I responded to Dan Ryan’s high speed rail gripes here: https://www.theurbanist.org/2019/07/17/high-speed-rail-business-case/.

      In short, my point was study used really conservative assumptions; no road pricing or carbon tax is assumed in the modeling from the study. With either/both of those, even more trips would move from planes or personal cars to high speed rail. Even if neither materialize, the rising cost of air travel and owning a car could have a similar effect. To assume no road pricing or carbon fee by 2040 is to assume failure on climate. Our governments will need to favor zero-emission transportation over carbon-intensive travel. They should boost the market for high-speed rail, just as they colossally subsidized the interstate freeway system and the car industry.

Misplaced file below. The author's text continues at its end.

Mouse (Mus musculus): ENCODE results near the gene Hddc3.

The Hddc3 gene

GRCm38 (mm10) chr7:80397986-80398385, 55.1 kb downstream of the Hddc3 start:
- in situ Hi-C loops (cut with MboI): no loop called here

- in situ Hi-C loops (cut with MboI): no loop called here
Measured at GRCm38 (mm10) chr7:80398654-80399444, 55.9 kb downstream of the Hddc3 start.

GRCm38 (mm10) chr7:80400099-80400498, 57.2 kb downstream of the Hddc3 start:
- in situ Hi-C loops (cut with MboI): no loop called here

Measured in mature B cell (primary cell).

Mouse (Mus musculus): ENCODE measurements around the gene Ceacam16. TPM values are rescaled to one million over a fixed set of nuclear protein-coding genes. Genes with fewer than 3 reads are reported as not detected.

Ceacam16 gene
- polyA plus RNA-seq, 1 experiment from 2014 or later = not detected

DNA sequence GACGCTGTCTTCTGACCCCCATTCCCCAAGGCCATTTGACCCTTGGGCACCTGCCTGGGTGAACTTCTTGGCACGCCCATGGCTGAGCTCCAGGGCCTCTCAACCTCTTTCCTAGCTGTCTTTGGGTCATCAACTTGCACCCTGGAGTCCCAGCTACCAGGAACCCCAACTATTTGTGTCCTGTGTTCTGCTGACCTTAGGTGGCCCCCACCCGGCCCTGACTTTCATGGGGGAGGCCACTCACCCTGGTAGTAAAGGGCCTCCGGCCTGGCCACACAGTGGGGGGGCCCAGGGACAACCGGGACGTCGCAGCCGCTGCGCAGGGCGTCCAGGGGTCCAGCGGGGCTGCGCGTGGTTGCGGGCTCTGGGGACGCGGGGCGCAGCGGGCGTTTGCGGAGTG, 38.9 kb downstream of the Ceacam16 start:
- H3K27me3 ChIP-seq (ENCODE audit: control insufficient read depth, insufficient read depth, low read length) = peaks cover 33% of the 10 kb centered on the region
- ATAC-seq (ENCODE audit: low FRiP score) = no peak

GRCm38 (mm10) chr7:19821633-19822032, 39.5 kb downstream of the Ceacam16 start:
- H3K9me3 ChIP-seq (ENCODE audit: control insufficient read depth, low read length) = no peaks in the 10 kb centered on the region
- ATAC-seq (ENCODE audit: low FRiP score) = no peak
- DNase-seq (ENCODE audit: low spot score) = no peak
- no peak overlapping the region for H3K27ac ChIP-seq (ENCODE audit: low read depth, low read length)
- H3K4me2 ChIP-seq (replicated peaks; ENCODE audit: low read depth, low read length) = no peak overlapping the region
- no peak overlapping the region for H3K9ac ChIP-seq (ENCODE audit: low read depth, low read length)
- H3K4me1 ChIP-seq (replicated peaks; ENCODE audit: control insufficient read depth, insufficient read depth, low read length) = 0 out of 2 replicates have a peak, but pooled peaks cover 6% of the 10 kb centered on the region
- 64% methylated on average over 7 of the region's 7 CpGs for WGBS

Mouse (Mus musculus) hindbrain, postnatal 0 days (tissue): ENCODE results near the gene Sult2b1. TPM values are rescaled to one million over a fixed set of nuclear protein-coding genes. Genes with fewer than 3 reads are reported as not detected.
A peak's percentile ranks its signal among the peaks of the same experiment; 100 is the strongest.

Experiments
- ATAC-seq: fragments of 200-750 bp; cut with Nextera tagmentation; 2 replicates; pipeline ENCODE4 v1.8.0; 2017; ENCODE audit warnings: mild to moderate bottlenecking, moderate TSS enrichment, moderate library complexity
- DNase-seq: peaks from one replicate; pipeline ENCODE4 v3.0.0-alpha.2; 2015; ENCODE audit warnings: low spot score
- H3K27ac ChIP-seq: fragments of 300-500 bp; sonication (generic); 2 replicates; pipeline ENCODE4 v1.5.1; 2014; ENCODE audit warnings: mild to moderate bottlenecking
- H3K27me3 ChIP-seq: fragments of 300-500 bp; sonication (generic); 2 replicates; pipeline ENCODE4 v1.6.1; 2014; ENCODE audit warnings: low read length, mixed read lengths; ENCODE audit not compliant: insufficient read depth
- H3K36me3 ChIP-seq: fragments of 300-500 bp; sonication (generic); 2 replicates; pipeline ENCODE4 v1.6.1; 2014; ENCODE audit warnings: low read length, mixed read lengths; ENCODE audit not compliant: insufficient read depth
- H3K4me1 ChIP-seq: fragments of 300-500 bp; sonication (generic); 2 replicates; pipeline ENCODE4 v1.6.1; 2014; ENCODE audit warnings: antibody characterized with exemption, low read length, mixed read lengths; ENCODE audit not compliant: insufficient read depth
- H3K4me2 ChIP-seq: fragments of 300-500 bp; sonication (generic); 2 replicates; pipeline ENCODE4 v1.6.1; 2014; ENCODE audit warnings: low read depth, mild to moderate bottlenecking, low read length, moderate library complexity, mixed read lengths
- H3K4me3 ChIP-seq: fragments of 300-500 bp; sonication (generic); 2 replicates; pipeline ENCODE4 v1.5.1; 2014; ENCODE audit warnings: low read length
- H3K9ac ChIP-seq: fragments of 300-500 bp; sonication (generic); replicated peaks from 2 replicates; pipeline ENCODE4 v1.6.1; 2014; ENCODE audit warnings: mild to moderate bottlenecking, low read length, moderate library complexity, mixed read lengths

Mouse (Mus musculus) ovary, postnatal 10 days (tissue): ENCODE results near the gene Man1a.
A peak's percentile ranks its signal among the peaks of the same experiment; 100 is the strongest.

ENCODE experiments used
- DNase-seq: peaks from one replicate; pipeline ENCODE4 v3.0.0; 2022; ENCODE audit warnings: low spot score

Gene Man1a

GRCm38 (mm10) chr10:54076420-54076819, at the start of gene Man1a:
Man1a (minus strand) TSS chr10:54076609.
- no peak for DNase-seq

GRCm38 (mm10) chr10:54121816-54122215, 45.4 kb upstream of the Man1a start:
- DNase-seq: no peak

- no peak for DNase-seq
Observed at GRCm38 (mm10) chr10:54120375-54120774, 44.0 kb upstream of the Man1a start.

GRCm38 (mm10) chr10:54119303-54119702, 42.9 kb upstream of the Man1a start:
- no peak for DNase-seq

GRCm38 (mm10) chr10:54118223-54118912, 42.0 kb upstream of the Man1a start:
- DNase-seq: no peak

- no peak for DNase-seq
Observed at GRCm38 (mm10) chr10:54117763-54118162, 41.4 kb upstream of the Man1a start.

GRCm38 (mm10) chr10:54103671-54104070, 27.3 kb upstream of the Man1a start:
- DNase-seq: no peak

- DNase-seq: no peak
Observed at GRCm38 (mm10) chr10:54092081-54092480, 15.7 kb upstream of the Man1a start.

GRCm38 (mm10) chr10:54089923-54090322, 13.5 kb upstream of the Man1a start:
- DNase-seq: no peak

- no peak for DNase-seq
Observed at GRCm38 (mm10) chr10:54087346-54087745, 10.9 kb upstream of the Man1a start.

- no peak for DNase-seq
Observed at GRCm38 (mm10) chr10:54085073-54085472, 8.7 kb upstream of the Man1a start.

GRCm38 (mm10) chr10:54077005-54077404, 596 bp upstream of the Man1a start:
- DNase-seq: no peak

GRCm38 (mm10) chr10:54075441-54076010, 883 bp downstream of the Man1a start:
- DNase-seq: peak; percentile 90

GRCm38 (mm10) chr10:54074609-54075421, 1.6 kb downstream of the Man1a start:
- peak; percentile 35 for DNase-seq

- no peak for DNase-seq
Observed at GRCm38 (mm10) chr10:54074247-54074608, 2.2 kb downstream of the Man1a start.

• I think you’re vastly overstating the need for travel between Seattle and Portland.

        In particular, many of the same fallacies with new highway construction that this blog usually does a good job of pointing out, they use the same arguments to justify rail construction, while fail to realizing that it’s the same failed argument. I’m referring to the premise that the need for travel is always growing exponentially, and that you have to meet it to avoid gridlock, completely ignoring the laws of induced demand.

        If HSR were somehow built between Seattle and Portland, I have no doubt the train would get used, but to say that every train trip is an avoided car or plane trip would be disingenuous. A whole lot of the train trips would be “induced demand” that would have otherwise been not taken altogether (perhaps replaced by videoconferencing). That’s not to say there is no value in increasing travel between the cities. When people travel, they spend money, which helps both cities’ economies. But you have to weigh the economic benefit against the economic cost of the taxes to fund it and, right now, I don’t see it passing the sniff test.